Detailed protocol: Preparation and application of pesticides

How much pesticide per plot?

We use a Karate Zeon suspension which contains 100g/l of the active ingredient Lambda-Cyhalothrin, a Score suspension which contains 250 g/l Difenoconazol, and an Ortiva suspension which contains 250 g/l Azoxystrobin. The molluscicide (slug pellets) use the active ingredient ferric phosphate, with a concentration of 1.25%. It might be that in your country these numbers are different, and that the products you can buy are more or less diluted. In this case you might adjust our calculations a bit, so please check this before! If you don’t know how to do that, don’t hesitate to ask!

As none of the compounds are usually used in grasslands, we will use recommended concentration of the pesticides for crops that are most closely related to a grassland (cereals). We use the following recommended concentrations (based on the suspensions of our products, described above):

FungicideOrtiva: 1L/ha = 0.1 mL / m²
Score: 0.4 L / ha = 0.04 mL / m²
InsecticideKarate Zeon: 75 mL / ha = 0.0075 mL / m²
Molluscicidee.g. Limax Ferro: 5g / m²

The application of the molluscicide is the easiest – simply spread 125 g of slug pellets evenly over each M+ plot. For the insecticide and the fungicide, based on the numbers above we can calculate how much of each product needs to be sprayed per 25m2 plot (simply x 25), and we can also work out the amount of water to dilute it and to make the application feasible.

It is important that we only apply a thin layer/film of liquid on the plant (Syngenta recommends to dilute the pesticides in only 1L per 25m2 plot). It is therefore recommendable to use a very fine sprayer. If we apply too much liquid, the active compound drops to the ground and does not stay on the leaves. However, depending on your sprayer, 1L for a whole 25m2 plot might be too little, and you might need more liquid. In this case you can dilute it in 2l water, to make the application easier. We recommend that you figure out the amount of liquid that is necessary for your sprayer to spray an area of 25m2 beforehand. Very handy are the sprayers that you can wear on your back, and you can pump to keep the pressure constant while spraying (see pictures A), but also the cheaper hand-sprayers will work well (e.g. picture B).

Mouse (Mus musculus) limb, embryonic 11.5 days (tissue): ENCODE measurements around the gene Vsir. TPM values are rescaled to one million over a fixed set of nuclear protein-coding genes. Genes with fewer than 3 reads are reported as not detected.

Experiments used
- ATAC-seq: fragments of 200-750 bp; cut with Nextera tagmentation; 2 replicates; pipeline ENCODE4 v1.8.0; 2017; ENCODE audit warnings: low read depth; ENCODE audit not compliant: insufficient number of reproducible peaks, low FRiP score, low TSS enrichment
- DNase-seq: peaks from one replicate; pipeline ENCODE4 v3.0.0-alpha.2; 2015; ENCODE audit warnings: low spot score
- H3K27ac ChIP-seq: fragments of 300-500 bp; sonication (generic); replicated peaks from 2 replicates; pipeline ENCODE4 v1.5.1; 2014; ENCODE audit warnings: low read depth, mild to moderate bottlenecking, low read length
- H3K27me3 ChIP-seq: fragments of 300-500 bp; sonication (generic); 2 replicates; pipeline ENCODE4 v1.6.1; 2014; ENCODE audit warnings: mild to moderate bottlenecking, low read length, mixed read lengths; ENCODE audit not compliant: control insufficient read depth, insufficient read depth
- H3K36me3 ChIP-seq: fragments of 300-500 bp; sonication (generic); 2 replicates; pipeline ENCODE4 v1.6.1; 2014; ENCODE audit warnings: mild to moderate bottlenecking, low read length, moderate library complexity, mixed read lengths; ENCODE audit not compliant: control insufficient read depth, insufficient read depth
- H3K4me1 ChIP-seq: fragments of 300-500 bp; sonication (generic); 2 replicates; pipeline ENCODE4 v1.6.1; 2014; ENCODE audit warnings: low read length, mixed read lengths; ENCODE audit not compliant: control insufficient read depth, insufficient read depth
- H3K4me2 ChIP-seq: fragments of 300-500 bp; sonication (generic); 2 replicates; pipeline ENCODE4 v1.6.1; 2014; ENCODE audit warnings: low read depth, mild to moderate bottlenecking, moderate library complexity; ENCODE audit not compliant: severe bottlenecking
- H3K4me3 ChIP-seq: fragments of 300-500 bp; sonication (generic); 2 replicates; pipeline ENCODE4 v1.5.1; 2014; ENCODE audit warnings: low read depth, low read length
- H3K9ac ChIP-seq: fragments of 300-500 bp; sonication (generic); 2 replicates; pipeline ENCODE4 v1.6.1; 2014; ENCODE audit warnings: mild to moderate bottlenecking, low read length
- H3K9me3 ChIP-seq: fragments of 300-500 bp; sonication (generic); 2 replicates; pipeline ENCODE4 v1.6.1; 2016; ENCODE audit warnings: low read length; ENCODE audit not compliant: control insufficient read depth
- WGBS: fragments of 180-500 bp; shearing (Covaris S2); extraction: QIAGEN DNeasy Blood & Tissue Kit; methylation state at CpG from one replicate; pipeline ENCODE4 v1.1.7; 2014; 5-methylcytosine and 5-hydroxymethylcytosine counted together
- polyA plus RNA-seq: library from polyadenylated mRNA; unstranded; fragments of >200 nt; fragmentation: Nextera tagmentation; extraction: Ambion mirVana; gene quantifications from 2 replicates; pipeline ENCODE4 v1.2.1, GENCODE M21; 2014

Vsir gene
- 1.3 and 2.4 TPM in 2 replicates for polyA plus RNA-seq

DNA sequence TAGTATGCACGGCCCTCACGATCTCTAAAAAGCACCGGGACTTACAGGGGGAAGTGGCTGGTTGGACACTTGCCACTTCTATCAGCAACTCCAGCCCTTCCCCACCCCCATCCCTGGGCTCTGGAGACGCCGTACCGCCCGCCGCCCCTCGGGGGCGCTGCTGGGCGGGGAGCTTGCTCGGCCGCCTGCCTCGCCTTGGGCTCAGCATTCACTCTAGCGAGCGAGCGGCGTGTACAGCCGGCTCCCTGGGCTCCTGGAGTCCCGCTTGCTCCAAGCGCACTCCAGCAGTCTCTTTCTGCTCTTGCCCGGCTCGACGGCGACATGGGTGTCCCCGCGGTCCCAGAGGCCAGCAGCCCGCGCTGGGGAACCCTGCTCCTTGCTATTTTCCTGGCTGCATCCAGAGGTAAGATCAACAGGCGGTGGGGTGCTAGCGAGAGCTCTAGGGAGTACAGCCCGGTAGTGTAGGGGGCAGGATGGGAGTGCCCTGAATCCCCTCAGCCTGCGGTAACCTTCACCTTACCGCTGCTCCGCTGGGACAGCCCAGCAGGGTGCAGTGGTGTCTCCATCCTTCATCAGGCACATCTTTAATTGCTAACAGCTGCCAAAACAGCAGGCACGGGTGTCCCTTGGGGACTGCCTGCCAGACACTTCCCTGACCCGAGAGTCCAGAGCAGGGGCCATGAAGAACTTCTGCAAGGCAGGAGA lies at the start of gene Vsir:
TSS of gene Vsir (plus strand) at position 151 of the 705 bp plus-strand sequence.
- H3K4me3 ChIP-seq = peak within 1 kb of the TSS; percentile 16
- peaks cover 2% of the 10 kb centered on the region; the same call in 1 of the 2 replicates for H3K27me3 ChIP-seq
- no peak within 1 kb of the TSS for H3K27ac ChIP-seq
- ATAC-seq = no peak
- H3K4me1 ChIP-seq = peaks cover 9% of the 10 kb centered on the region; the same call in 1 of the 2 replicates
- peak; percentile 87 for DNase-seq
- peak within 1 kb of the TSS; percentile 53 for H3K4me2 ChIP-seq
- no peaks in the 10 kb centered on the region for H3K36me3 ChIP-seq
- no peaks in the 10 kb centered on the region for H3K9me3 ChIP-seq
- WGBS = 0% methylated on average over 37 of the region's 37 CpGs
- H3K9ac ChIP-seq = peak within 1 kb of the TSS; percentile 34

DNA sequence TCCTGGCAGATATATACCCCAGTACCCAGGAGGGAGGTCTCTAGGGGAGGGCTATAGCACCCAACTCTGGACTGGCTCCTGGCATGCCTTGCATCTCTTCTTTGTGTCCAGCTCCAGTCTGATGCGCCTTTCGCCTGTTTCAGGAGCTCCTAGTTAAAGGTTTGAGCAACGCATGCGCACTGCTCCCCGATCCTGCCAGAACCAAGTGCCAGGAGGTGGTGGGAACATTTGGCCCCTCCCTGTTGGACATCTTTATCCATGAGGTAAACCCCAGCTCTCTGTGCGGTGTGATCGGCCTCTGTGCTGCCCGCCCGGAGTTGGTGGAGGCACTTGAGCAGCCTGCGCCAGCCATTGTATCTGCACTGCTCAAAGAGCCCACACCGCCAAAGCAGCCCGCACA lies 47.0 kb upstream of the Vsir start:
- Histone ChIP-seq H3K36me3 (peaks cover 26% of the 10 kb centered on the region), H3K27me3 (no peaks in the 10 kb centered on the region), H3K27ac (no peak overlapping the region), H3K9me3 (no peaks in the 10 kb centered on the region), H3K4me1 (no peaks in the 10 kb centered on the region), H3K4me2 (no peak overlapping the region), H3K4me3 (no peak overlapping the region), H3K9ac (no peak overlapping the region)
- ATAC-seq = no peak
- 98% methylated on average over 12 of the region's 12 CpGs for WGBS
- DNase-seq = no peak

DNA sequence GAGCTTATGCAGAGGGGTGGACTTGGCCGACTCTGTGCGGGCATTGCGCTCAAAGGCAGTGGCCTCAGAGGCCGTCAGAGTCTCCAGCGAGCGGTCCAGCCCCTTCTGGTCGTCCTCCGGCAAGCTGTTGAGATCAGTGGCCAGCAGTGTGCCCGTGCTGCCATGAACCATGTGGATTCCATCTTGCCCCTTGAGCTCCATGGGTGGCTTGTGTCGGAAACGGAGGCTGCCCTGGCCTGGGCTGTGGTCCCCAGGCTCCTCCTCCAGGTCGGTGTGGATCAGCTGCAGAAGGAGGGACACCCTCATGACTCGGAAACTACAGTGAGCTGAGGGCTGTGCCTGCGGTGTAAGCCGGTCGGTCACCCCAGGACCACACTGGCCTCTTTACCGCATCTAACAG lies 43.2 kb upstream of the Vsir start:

Fig. 1: A)Example of a sprayer that you can wear on your back, and B) a hand sprayer

How to prepare the pesticides?

Two plots per block (the -I+M+F and -I-M+F treatment combinations) receive insecticide only and no fungicide, two plots per block receive fungicide only (+I+M-F and +I-M-F), 2 plots per block receive insecticide and fungicide together (-I+M-F and -I-M-F), and two plots receive water only (+I+M+F and +I-M+F). That means, that we have 6 plots for each pesticide application. You can either mix the pesticide-water mixture for each plot (pesticide + 1L water), each block (2 x pesticide + 2L water) or for all six plots together (6 x pesticide + 6L water). The way you do it depends on the size of your sprayer and whether you are able to see how much you have sprayed on one plot already. If your sprayer has a constant spraying pressure, you can for example measure the time of spraying until 1L of liquid (or the amount of liquid that works well for your sprayer) has been sprayed, and then spend exactly this time spraying on each plot.

Prepare a concentrated solution in the lab

Since the used quantities of the pesticides are very small and are difficult to measure in the field without a proper pipette, we recommend that you prepare a concentrated solution (the amount of pesticide needed plus a bit of water) in the lab. You can use small vials, e.g. 50 mL falcon tubes which you will then bring to the field and which you will add to your sprayer and dilute in more water (Fig 2). The amount of vials you need to prepare depends on whether you fill your sprayer with the pesticide-water mixture for each plot, block or for all plots together: